Data-driven decisions: using physical security system data to improve transit operations


By Jermaine Santoya

Security departments within transit organizations are sitting on a goldmine of data collected by surveillance cameras, video management systems (VMS), access control systems (ACS), automated license plate readers (ALPR), intrusion systems, and other connected physical security devices.

With the rise of data analytics, physical security system data can be used as more than just a tool to respond to crime or a necessary expense to keep assets and people safe. It can become a core element in the digital transformation of your transit operations.

Analytics can turn physical security data into smart, actionable insights that improve operations, efficiency, revenue generation, rider experience, and more. But as the volume of data grows, it’s increasingly challenging to make sense of the data collected.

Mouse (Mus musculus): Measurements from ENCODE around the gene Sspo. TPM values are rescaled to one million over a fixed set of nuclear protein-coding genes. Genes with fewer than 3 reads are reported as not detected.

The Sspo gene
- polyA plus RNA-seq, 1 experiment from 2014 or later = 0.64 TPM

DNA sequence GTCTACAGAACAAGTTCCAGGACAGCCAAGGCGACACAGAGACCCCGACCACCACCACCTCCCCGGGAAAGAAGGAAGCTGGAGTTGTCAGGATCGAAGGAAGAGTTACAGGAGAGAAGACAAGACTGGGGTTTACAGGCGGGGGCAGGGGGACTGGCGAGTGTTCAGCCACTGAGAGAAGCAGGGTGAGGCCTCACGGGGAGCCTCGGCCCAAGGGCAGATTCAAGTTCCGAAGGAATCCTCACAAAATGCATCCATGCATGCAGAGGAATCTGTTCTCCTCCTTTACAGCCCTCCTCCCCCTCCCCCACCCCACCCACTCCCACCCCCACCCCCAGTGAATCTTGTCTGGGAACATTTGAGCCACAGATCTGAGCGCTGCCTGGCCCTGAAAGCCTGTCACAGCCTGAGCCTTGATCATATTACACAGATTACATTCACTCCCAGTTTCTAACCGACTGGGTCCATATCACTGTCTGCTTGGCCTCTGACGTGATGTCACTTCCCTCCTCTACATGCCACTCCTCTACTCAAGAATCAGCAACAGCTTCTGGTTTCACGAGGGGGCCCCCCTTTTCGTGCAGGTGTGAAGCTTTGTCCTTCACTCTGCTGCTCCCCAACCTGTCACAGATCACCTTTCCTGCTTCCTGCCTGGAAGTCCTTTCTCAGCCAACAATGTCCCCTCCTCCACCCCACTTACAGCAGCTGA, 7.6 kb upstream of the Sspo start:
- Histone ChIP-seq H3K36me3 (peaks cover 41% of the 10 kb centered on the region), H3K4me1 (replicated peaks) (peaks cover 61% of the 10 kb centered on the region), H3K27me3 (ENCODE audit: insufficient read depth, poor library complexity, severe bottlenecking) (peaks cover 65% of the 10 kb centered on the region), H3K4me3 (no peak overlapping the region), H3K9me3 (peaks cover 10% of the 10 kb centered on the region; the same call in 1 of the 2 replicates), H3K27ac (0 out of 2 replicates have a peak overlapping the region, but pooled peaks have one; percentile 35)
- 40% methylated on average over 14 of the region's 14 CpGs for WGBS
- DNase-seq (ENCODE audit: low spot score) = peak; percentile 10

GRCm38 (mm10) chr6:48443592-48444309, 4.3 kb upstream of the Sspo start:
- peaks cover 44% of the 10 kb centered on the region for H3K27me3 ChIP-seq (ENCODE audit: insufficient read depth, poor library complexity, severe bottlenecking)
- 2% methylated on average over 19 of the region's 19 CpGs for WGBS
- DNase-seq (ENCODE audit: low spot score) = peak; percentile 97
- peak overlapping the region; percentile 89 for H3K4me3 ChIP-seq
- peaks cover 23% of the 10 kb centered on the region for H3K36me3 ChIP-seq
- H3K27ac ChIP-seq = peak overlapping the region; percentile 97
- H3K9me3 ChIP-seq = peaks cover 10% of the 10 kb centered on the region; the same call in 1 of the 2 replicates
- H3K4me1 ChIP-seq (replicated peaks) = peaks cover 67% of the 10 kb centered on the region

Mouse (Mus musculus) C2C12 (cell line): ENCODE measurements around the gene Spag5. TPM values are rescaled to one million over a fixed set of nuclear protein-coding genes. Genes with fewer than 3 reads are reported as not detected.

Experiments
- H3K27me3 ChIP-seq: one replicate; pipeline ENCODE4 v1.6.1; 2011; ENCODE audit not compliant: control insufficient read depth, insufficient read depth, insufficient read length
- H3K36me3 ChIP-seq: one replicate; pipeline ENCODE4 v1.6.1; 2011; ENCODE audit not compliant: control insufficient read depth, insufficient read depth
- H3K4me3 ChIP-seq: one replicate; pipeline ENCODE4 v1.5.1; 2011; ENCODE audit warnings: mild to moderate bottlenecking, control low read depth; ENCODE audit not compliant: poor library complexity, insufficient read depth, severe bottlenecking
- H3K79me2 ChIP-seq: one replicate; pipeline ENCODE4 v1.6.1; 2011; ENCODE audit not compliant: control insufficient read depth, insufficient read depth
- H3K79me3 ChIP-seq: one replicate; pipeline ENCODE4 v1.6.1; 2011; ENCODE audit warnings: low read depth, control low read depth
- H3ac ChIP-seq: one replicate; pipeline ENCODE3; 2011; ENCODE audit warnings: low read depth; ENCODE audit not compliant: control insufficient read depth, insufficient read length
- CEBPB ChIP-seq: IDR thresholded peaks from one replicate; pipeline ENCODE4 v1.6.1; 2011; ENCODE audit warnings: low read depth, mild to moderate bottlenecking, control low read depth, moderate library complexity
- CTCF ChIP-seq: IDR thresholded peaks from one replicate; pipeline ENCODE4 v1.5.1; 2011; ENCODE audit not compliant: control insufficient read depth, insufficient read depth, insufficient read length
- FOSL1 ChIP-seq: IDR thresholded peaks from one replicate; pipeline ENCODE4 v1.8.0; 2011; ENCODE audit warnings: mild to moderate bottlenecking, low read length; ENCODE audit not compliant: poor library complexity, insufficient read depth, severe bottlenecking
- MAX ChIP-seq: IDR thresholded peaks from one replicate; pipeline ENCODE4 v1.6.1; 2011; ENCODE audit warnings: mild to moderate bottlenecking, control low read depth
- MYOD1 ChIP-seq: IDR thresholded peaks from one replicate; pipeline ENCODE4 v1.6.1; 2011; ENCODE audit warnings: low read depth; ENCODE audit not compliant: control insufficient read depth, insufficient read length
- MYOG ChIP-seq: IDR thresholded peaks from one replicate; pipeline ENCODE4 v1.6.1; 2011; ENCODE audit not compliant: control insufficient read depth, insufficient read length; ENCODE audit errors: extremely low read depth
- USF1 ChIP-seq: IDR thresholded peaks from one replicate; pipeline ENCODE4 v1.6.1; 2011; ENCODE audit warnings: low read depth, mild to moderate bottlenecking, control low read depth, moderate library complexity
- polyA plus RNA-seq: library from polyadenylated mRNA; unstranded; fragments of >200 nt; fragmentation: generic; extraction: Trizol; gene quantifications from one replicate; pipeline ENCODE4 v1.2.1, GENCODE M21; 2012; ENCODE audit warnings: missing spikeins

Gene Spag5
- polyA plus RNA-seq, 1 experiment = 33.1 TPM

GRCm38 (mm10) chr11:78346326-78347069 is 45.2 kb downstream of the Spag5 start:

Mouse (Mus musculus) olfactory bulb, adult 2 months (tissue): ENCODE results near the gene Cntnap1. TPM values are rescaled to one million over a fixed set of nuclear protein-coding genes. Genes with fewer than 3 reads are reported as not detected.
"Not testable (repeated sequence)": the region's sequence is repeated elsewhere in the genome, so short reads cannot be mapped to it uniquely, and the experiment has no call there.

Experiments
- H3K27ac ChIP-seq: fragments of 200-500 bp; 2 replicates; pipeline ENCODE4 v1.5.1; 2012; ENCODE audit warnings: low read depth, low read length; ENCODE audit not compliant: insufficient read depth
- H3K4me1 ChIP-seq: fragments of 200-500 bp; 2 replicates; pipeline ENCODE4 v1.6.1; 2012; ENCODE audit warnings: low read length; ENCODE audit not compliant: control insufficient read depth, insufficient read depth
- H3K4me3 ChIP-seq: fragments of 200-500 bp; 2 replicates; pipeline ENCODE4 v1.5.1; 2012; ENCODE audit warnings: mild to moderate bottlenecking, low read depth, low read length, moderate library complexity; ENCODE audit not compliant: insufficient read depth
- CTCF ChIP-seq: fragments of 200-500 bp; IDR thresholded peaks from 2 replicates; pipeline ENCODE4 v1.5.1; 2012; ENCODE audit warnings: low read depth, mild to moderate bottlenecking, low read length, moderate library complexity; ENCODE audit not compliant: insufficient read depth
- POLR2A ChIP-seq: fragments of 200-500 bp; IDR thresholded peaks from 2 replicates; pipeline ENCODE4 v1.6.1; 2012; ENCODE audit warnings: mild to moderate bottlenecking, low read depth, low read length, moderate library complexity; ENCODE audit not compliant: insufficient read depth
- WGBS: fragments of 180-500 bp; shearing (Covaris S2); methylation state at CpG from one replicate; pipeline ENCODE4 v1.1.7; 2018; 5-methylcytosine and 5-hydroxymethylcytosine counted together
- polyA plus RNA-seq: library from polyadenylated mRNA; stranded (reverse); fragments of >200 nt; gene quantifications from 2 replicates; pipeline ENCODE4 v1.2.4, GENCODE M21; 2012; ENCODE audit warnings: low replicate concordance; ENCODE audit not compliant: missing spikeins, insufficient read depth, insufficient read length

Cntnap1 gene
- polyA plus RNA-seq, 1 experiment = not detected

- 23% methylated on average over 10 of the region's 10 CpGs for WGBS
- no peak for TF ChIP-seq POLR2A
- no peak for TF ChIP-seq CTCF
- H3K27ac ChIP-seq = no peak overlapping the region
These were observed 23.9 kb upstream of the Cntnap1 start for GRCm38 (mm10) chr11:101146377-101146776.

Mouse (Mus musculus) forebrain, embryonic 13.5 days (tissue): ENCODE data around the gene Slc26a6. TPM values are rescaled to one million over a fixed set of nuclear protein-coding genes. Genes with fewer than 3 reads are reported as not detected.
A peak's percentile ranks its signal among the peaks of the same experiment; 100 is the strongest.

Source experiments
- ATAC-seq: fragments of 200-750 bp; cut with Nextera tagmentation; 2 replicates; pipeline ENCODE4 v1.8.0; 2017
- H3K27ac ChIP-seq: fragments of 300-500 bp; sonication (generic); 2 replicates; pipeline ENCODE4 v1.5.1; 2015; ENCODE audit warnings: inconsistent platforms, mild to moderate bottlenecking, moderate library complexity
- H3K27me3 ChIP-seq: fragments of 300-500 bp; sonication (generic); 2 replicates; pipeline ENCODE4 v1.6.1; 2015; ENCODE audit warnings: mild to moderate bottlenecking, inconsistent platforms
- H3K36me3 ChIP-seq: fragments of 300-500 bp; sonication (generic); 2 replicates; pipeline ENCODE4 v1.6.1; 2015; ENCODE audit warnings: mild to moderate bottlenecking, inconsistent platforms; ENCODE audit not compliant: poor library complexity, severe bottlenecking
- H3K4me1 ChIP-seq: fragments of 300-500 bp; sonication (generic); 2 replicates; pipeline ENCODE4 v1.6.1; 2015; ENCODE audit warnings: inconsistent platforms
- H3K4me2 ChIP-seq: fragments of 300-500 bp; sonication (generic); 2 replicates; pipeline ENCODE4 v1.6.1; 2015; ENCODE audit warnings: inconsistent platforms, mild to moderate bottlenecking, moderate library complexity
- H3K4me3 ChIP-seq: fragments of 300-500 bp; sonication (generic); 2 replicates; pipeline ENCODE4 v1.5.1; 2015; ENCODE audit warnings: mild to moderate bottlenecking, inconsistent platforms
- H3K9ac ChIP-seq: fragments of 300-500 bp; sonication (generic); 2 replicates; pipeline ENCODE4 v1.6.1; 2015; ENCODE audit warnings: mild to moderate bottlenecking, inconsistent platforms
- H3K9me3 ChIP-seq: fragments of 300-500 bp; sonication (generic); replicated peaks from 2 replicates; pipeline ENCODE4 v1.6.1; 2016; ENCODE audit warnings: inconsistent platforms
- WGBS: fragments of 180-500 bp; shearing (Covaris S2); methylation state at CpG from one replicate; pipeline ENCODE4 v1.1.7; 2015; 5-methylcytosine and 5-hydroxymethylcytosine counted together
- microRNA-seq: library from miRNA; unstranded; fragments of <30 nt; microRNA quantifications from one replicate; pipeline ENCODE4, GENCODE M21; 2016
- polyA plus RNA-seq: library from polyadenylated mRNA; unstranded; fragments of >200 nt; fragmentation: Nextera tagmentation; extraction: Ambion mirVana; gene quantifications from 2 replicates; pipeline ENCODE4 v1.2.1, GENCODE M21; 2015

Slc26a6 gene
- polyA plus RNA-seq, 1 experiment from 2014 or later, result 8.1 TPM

Having sufficient data management and structure is key to unlocking the value of physical security data. Unifying physical security systems on an open platform can help. Following are some tips for transit organizations on discovering and delivering physical security data to improve operations and insights.

Define your terms and needs

As you set out to get more from your physical security data, it’s important to distinguish between video analytics and data analytics.

Video analytics are specific algorithms that parse continuous video footage into discrete events. Examples include detecting intruders, counting people, tracking objects, and producing an alarm based on certain types of anomalies. This makes it easier for operators to comb through hours of footage.